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Mental Health

Quin Wolters: Three Year Study on Alzheimer’s Disease

Her Campus: What was your research about?

Quin Wolters: For three years, I studied Alzheimer’s disease, researching the disease and reaching out to researchers in the field. I learned a lot of great research and presenting skills by going to STEM fairs. Eventually, I created my own proposal which is a hypothesis about some area in your research.

HC: What was your proposal about?

QW: I looked at the blood brain barrier which separates blood vessels from brain tissue. The blood brain barrier is made up of endothelial cells which can become inflamed when harmful bacteria try to pass through it. Inflammation of the blood brain barrier can lead to the loosening of these endothelial cells which leads to easier passage of bacteria through the barrier. My research looked at the accumulation of amyloid beta protein, possibly triggered by the infiltration of bacteria. Amyloid beta protein is, at its core purpose, an antimicrobial peptide which is a protein that combats microbes (aka bacteria). If the brain doesn’t have a proper mechanism for flushing out this protein, the protein clumps together into plaques. These plaques interrupt communication between neurons and trigger the twisting of the Tau protein within neurons (called neurofibrillary tangles). The synergy of these two processes causes the cognitive decline associated with Alzheimer’s disease. 

HC: Who was your main role model during this program?

QW: The program continually offers guidance from older students as well as a faculty advisor who is a mentor who stays with you for all three years. Throughout the program, I had to complete at least 5 hours of research each week, so it was crucial to have extra help from time to time. My mentor, Dr. David Lewis, was super influential in helping me engage in connections with professors at universities and in keeping me on the best path to succeed.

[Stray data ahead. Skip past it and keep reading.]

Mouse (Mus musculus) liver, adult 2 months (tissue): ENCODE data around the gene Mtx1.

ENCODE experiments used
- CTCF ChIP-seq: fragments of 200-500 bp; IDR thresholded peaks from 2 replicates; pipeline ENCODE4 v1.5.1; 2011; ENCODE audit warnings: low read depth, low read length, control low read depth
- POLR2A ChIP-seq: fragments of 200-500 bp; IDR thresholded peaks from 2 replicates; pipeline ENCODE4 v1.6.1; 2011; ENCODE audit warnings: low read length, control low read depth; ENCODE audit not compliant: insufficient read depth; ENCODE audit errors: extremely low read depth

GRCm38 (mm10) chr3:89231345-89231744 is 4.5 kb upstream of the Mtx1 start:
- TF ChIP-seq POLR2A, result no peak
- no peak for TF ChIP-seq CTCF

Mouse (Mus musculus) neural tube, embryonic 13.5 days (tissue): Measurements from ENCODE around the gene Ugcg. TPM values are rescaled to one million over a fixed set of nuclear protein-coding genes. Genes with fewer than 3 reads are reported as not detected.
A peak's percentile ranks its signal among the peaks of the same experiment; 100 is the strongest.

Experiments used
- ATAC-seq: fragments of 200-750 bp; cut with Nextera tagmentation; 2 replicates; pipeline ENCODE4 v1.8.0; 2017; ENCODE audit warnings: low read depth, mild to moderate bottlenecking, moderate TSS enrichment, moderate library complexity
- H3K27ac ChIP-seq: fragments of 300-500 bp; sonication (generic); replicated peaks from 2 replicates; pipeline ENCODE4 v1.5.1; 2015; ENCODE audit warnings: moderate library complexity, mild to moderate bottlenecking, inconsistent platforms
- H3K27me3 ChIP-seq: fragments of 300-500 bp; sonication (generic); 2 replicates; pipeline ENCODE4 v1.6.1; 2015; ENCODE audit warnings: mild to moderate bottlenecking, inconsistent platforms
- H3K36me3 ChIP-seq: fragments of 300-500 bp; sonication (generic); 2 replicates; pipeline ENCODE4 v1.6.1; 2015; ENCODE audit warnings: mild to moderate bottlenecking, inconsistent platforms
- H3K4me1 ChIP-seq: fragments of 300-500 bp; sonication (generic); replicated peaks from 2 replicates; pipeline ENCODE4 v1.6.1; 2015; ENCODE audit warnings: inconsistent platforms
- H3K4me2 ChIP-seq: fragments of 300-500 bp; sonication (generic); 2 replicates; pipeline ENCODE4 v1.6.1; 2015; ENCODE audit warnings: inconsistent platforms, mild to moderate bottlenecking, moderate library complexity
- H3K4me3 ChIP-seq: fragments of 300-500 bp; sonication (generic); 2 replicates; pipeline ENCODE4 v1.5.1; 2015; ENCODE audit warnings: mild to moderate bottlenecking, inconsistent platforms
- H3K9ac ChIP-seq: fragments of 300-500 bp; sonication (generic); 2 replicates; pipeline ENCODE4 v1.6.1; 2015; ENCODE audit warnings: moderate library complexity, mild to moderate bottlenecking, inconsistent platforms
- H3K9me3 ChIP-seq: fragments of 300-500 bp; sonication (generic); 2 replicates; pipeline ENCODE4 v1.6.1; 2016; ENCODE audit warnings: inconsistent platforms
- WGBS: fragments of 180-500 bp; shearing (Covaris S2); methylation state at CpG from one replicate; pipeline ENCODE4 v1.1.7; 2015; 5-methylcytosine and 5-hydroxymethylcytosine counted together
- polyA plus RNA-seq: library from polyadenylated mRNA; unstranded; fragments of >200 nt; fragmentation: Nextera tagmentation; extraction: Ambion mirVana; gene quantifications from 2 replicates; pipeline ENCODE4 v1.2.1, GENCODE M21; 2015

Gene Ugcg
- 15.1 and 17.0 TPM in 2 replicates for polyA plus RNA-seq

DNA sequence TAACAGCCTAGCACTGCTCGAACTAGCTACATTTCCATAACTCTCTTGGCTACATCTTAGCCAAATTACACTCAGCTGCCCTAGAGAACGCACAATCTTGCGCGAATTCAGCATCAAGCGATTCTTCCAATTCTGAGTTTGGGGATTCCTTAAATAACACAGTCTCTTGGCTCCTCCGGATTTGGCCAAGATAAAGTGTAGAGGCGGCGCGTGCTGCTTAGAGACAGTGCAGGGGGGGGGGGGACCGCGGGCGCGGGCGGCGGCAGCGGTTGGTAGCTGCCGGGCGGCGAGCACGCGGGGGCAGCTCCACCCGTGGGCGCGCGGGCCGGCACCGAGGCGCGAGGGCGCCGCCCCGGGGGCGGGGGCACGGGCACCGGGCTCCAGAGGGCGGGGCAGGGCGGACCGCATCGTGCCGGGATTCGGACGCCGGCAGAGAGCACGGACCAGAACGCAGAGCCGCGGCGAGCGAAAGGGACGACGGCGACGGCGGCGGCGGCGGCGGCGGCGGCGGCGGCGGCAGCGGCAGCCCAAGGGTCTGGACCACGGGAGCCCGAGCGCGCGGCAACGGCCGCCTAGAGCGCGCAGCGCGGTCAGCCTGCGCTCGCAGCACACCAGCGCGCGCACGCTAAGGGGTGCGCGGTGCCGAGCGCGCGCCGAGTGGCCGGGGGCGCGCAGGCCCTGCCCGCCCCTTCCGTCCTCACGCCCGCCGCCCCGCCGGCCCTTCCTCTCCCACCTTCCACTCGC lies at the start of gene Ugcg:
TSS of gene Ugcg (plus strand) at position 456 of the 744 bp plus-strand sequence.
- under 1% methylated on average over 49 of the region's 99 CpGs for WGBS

HC: How did your research inspire any potential career paths?

QW: I’ve always been interested in going into the medical field, and after taking this class and doing the research, I realized how interested I am in the brain, specifically. I could see myself as a doctor or even a researcher. 

HC: As a woman in this field of research, how do you think this experience was different?

QW: In general, being a girl in STEM is more in demand since it is still a predominantly male field. I never experienced anything discriminatory, but there are definitely more guys than girls at these STEM fairs. I hope my research inspires more girls to join this program and participant in research to continue to pave the way for women in STEM.

Margaret Rand

Wake Forest '23

Currently a sophomore at Wake Forest. NYC born and raised. Contemporary art lover, art history and journalism student.
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